Creating accountability for offenses, legal and moral, by individuals and nations against humanity – is hard. Whether committed with intent, recklessness, or negligence, establishing legal liability and enforcing consequences in international relations is doubly hard. Still, accountability matters. If China is responsible for the release of Coronavirus 2019 (COVID-19), as the US government – and global science – now believe “likely,” what can be done?
The answer begins with what cannot be done. The first – understandably angry and justified – response is to look President Xi in the eye and demand answers, which unfortunately, with a deceptive, untruthful, immoral communist leader, is like trying to nail Jell-O to the wall.
China – Xi in particular – has already denied, deflected, blocked international inquiries, and said “nothing to see” at Wuhan, denying all responsibility for COVID-19’s devastating spread.
Never mind the world is coming to a consensus, that China is not only responsible for the release of the engineered virus – an admission even Mr. Fauci made in private emails in early 2020, despite public denunciation of the theory – but allowed the biological forest fire to rage, pretending it knew nothing, silencing those inside China who tried to contain the virus.
All this leads to a natural question, the answer to which is “no, we cannot go there.” Was this a sort of biological warfare? Is it possible the release was intentional? If so, under existing conventions, does that constitute a war crime? Is that a route for establishing accountability?
Unfortunately, no. The topic is politically and legally radioactive, not least because war crimes requires a wartime predicate, which is missing here. This also targets one of the most important countries – for better and worse – on the planet, our top adversary. If the idea of intentional release is worth discussing, and was by a 2020 NIH study, it is hard to fathom, harder to prove.
That study, incidentally, did admit it remained vital to “lay bare the true cause of this devastation,” including possible release as “a viral bioweapon” or “laboratory leak.” Bluntly, it said “one microbe has just devastated our world … shattered economies, upended patterns of life globally, and already killed 3.5 million people,” with “more than 85 million cases … documented worldwide in less than one year.”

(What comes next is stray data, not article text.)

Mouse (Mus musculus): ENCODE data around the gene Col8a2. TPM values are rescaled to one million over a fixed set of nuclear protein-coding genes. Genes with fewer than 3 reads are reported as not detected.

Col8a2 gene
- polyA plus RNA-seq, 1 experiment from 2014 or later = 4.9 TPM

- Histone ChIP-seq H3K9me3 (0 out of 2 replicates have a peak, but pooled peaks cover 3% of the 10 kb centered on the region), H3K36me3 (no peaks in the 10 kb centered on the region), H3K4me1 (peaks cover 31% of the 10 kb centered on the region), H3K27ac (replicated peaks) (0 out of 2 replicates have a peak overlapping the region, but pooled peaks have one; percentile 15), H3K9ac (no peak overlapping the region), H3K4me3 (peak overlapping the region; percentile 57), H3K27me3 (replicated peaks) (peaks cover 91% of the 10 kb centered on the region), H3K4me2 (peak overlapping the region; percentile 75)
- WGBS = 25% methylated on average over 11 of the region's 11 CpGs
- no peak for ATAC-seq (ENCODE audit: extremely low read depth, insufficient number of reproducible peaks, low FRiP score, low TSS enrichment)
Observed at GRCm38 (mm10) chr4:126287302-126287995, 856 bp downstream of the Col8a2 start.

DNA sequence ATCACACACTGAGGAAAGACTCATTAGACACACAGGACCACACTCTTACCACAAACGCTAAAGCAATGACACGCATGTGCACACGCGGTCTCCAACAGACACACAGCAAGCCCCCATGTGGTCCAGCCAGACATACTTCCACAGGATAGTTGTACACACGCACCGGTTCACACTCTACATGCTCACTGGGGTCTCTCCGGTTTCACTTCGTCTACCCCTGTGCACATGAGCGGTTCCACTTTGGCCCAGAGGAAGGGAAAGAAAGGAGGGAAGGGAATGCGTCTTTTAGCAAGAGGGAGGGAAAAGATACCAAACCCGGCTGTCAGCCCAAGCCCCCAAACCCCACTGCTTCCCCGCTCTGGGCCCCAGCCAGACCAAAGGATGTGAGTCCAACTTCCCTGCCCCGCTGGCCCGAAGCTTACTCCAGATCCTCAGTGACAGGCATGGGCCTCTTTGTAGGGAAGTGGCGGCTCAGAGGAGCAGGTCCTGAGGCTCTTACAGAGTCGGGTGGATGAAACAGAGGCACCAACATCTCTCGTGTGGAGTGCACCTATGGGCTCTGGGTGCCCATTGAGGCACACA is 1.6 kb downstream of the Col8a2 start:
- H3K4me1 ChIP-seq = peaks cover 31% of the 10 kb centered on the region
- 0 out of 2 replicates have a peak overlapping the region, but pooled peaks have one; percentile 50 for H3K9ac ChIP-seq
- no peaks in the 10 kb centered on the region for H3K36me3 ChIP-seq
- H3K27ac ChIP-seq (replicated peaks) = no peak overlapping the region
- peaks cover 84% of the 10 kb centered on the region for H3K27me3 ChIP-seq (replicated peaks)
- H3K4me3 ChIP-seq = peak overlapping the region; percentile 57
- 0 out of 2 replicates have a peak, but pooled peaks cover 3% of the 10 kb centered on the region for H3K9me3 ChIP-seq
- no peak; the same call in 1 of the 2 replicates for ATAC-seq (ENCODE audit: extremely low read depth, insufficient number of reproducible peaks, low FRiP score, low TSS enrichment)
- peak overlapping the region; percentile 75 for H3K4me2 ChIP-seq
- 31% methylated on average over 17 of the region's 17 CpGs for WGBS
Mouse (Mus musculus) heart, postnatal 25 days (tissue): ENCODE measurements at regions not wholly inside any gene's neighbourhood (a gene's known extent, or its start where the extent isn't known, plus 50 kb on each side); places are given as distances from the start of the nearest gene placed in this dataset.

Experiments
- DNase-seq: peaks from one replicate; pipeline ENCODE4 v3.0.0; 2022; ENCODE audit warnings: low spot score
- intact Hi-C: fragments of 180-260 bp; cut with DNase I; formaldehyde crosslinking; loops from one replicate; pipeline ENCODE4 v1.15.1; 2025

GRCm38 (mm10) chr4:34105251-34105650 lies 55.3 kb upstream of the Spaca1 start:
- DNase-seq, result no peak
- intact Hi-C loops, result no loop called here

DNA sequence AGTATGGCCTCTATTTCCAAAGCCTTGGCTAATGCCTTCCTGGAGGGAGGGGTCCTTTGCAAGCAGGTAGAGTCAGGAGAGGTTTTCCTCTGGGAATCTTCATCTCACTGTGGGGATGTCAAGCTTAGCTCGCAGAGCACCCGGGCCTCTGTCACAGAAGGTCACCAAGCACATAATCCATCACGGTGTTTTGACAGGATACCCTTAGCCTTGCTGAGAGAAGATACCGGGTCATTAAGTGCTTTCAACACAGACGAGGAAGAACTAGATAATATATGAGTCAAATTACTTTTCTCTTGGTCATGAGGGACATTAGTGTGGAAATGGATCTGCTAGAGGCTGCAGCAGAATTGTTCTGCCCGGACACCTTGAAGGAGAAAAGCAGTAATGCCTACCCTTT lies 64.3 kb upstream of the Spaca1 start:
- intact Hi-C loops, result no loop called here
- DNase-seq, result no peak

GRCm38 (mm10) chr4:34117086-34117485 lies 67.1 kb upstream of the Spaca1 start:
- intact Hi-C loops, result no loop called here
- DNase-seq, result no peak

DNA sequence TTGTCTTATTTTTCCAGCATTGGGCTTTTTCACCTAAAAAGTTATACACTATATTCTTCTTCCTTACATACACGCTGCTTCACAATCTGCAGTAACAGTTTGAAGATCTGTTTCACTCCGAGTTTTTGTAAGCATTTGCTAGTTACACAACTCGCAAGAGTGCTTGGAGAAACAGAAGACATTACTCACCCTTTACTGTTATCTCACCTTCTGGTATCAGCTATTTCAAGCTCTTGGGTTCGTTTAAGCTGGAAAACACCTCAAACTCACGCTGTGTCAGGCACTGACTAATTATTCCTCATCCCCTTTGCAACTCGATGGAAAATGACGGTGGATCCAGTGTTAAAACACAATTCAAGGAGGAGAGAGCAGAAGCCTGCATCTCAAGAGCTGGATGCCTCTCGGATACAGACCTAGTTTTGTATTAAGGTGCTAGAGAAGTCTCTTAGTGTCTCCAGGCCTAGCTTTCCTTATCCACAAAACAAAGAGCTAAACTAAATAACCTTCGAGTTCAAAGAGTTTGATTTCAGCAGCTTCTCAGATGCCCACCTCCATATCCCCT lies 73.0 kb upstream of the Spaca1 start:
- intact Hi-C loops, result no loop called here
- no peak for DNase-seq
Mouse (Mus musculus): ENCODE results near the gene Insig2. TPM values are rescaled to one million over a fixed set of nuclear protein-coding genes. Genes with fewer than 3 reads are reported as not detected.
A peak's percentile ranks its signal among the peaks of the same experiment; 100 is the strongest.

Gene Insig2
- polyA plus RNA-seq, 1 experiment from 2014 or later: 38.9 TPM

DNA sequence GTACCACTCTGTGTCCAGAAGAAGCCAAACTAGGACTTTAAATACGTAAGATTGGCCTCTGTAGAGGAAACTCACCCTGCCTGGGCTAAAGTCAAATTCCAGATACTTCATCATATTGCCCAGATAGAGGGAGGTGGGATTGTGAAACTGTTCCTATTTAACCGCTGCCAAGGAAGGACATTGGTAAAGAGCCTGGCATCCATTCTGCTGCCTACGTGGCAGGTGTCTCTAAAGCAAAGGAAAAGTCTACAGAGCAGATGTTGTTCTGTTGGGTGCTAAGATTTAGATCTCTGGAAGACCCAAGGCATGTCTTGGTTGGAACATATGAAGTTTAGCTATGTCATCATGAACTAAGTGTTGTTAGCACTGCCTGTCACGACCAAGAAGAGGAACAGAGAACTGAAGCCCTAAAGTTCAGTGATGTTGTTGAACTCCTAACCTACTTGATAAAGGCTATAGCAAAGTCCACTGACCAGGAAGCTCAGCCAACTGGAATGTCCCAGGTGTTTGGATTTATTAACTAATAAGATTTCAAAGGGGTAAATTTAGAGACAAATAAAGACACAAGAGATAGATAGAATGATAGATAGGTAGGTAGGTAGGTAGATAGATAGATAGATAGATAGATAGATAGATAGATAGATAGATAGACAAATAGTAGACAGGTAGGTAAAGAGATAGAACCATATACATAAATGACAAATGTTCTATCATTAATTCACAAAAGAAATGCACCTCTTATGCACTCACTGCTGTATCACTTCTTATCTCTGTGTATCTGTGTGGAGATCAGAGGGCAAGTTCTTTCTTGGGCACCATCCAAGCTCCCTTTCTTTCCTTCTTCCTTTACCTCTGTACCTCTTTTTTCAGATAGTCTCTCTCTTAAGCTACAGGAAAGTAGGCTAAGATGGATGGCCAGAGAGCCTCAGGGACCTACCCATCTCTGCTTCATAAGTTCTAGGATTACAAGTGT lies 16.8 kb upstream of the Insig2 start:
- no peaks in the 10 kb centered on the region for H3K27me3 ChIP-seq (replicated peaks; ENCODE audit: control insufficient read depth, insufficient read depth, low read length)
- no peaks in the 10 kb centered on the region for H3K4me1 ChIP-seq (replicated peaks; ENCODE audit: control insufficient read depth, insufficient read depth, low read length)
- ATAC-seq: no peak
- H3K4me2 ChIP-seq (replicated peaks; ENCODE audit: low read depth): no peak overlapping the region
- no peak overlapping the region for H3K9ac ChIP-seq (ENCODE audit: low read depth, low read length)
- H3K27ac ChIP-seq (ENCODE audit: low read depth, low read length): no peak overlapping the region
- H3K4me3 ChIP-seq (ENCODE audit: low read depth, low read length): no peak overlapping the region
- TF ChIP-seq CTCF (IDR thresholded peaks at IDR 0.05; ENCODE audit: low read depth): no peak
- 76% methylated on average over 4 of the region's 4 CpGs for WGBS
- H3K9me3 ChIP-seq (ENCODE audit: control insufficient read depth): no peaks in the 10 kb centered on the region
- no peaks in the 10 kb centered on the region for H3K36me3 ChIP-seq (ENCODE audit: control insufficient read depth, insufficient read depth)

Unfortunately, contrary to the current consensus and based on minimal data in 2020 – since China blocked World Health Organization inquiries – that study concluded a bioweapon or leak was unlikely – ironic, since they noted China’s bioresearch labs are notorious for leaks.
But now we are in a new world, with the leak from Wuhan – intentional, reckless, or negligent – deemed by most to be “likely,” the question thus, who pays? How will China pay?
The notion of going after Xi for a war crime or some similar legal offense under international law is appealing, particularly as China fanned that fire and continues to lie – about everything. But that avenue is virtually closed. While biological warfare has a long history, could easily occur on a mass scale, and China has already been accused of “genocide” – a war crime – against the Uighurs, international conventions are ill-fitted to bring China and Xi to heal.
Even as the world contemplates war crimes by Russia’s President Putin against Ukraine, going after Xi would be hard. Equally hard would be calling Xi out personally since evidence is required to create personal liability, and China has not been forthcoming.
While a circumstantial case for Xi’s immoral leadership is strong, and for China’s endemic carelessness, negligence, even recklessness with human life, tying Xi to the leak personally is hard, as is tying Putin directly to specific actions in the field in Ukraine.
So what is left? The real answer is this: China and President Xi should be publicly held to account, made the object of international condemnation and rebuke, a case made with data and clarity that shames and holds them responsible for this de facto massacre in the public square.
At a time when there is a global contest of ideas, one in which communism’s immoral, deceitful and oppressive culture wishes to overtake or “dominate” the Western cultures focus on freedom, individual liberty, and government’s accountability to the people, this is “Exhibit One.
A major push should be undertaken – in a bipartisan way in the US, then multi-nationally by all the devastated nations – to hold China to account by demonstrating that Communism’s approach to humanity, dodging, weaving, lying, oppressing, and defying truth is immoral and illegitimate.
If the international criminal courts, human rights conventions, and international sanctions are hard to apply to China, which slips like Jell-O on the wall, the court of public opinion should be brought to life.
All the world knows that China did this, refuses responsibility for what they did, and should pay – so let them pay by massive loss of reputation, and let us “deep six” the notion that Chinese Communism has any legitimacy. It does not. China’s culpability for COVID-19, and deceit in denying that culpability, proves it.
Robert Charles is a former Assistant Secretary of State under Colin Powell, former Reagan and Bush 41 White House staffer, attorney, and naval intelligence officer (USNR). He wrote “Narcotics and Terrorism” (2003), “Eagles and Evergreens” (2018), and is National Spokesman for AMAC.